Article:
Football is like life in that fortune is a fragile mistress. There is a delicate poise between triumph and tragedy at all times. Sequences of events can occur that are beyond our control. There is no mystical, benevolent force powering them. We control and manipulate our own destinies for the most part, but the universe is blind and behaves with complete ambivalence towards our existence. Events happen and we, as humans, project our own subjective experience onto that event.
Often, we try to comfort ourselves with make believe concepts, such as “luck” or “destiny.” Or we implore non-existent deities to drop everything they’re supposedly doing and unduly use their influence to deflect this injury time free kick into the net for us. Screw the thousands and thousands of people in the other stand, wearing the other colour scarf that will be heartbroken by the realisation of such a scenario. We promise we’ll never ask again. Just make ME happy NOW Jesus, Allah, Buddah!
You might have just won the Nobel Peace Prize and found a winning lottery ticket on the pavement. But step out into the road just as a lorry loses control of its breaks and you’re pretty fucked dude. As Bill Hicks laconically termed it, “Human beings aren’t great. We’re just a virus with shoes.” Events have conspired to favour Arsenal over the last four weeks. Since the North London derby defeat in March, Tottenham have creaked under the twin pillars of injury and loss of form whilst the Gunners have thrived. It feels like things are coming together for Arsenal at just the right time. Again.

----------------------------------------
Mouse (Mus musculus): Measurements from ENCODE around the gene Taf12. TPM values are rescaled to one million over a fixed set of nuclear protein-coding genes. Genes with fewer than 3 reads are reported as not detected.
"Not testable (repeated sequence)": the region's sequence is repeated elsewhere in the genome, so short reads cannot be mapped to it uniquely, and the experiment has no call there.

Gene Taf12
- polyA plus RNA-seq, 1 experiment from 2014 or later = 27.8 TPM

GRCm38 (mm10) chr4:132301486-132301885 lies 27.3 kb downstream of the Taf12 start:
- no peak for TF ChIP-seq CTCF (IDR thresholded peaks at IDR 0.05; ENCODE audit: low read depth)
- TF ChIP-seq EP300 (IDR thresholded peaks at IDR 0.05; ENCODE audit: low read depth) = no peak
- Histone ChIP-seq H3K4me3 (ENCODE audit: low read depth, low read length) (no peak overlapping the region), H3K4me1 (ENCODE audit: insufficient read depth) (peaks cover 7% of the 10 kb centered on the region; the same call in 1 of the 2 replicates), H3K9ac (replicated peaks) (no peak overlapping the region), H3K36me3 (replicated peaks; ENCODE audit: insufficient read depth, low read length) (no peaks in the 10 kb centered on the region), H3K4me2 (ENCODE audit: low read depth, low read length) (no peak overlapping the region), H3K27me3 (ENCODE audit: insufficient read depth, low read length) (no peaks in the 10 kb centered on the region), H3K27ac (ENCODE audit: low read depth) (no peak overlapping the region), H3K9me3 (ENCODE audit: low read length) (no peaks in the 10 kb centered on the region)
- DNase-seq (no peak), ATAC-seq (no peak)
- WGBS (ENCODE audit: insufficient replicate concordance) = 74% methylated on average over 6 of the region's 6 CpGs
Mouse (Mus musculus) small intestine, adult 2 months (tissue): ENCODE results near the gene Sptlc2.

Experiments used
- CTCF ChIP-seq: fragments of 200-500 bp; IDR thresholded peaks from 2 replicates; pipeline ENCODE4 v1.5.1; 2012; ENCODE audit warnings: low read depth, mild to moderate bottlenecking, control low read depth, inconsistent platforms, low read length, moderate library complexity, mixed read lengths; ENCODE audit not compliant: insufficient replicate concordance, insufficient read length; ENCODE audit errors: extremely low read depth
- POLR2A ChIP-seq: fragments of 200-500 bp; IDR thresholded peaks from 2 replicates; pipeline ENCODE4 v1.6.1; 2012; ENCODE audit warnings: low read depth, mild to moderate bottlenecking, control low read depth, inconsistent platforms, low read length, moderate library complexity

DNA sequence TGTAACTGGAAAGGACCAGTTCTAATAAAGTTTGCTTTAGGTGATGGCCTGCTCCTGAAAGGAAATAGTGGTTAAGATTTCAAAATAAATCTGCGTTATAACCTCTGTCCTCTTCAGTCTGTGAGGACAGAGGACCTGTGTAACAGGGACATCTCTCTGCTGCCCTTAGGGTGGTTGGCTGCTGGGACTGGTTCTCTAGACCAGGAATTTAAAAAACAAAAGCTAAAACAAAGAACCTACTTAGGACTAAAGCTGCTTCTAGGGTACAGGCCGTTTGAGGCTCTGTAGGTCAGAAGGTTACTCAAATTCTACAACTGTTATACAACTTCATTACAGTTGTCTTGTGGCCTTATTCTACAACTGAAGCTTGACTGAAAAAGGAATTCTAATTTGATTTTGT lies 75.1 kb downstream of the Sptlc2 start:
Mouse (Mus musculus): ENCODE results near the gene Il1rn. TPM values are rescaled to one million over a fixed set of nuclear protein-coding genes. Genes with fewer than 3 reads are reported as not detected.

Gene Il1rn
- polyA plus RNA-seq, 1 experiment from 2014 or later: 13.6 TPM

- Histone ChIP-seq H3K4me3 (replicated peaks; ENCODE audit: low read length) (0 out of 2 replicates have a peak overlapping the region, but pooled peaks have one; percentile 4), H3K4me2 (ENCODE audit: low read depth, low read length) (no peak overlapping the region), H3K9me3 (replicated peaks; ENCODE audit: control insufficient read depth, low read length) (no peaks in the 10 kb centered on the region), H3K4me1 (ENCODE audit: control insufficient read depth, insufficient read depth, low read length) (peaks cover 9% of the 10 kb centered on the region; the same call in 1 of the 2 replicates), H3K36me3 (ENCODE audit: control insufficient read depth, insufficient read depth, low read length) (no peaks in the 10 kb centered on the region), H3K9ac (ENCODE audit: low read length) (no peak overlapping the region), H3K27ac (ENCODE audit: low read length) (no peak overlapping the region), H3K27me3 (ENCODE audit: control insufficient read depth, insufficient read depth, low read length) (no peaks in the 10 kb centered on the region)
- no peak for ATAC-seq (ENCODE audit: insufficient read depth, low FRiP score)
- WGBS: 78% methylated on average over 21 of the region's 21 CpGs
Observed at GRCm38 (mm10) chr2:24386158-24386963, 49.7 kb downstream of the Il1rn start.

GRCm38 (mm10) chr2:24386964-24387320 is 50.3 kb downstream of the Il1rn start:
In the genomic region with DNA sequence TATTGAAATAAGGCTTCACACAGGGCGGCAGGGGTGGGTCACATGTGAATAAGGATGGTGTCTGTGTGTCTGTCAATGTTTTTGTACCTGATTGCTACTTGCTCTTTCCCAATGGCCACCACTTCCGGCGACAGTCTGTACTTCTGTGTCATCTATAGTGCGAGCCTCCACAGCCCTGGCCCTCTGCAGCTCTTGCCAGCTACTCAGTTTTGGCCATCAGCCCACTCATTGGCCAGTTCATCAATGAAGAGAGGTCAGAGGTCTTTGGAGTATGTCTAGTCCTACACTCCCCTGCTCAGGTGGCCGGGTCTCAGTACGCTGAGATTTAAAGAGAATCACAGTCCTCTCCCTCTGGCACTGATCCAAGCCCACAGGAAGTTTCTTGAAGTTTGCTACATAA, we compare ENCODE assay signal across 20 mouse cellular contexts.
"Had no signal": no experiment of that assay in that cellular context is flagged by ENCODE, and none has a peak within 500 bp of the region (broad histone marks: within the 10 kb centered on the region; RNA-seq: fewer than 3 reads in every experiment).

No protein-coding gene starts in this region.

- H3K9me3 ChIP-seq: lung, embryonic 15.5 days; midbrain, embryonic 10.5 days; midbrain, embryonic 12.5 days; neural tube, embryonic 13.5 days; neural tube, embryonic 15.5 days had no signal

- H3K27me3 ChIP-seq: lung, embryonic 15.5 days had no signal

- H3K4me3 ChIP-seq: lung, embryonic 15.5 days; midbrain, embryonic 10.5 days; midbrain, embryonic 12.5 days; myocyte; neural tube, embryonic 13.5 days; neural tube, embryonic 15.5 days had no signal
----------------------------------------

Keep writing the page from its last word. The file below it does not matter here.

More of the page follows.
Arsenal have found form in the spring in the last two seasons for much the same reasons Wigan Athletic always seem to wait until the clock hits 0.03 before they start snipping wires. When a team is ritualistically asset stripped of its best players each summer, it takes time to put Humpty together again. Yet we must caution against getting carried away at all times. In February 2011, Arsenal were playing some very nice football and were still in contention for four trophies. Things continued to tick over nicely, if unconvincingly, with a narrow 1-0 home win over Stoke City.
Then Cesc Fabregas pulled his hamstring. Shortly after, Theo Walcott twisted his ankle. Both players missed the ensuing Carling Cup Final as a result. Robin van Persie was then injured in the first half of the showpiece at Wembley. Very quickly, three of our better players were watching from the bench. Against our better will, we all remember the freak incident that occurred in the last minute of that final. Effectively, a chain of in-game events unravelled and destroyed our season within a space of about 150 minutes.
Football, like life, is perfectly capable of slicing your nads off just before you hit vinegar strokes. That’s why perspective and humility are important for fans and players until a job is done. Things have turned in our favour very quickly and they can turn against us just as quickly too. The West Brom game was instructive in that respective. One minute you’re 2-0 up and cruising. One foul later and you’re staring down the gauntlet. A couple of significant injuries and an inspired Norwich goalkeeper this weekend and we’re looking desperate again.